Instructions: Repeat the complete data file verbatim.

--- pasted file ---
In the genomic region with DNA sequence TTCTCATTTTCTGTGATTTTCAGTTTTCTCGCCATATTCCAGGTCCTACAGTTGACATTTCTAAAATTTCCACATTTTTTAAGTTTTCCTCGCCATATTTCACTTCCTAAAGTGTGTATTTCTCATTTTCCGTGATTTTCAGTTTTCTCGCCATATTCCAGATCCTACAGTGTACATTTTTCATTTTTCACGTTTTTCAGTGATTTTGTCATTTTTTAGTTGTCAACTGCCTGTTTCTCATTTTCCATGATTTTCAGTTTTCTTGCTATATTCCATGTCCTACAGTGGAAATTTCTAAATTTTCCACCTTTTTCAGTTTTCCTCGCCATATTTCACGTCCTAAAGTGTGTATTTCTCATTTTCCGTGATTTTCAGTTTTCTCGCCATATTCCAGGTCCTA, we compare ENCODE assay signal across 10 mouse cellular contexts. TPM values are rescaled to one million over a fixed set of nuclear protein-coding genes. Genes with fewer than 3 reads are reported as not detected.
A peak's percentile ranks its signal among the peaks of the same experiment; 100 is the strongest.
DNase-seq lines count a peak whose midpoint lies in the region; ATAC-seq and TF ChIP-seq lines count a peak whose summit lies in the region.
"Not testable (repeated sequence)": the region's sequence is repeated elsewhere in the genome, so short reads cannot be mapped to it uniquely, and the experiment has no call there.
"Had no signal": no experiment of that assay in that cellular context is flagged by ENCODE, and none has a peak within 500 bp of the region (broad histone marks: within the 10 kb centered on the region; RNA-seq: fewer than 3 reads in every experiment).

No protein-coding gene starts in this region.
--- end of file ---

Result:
In the genomic region with DNA sequence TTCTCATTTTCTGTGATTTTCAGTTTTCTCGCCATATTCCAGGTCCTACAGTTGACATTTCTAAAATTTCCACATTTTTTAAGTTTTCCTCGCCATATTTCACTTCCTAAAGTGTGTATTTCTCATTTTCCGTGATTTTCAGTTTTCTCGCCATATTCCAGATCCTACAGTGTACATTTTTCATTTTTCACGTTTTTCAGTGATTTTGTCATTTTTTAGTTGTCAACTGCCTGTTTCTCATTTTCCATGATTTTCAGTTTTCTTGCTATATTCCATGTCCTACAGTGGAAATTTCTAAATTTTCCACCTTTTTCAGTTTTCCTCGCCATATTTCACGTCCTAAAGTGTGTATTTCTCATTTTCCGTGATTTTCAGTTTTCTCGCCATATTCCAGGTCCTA, we compare ENCODE assay signal across 10 mouse cellular contexts. TPM values are rescaled to one million over a fixed set of nuclear protein-coding genes. Genes with fewer than 3 reads are reported as not detected.
A peak's percentile ranks its signal among the peaks of the same experiment; 100 is the strongest.
DNase-seq lines count a peak whose midpoint lies in the region; ATAC-seq and TF ChIP-seq lines count a peak whose summit lies in the region.
"Not testable (repeated sequence)": the region's sequence is repeated elsewhere in the genome, so short reads cannot be mapped to it uniquely, and the experiment has no call there.
"Had no signal": no experiment of that assay in that cellular context is flagged by ENCODE, and none has a peak within 500 bp of the region (broad histone marks: within the 10 kb centered on the region; RNA-seq: fewer than 3 reads in every experiment).

No protein-coding gene starts in this region.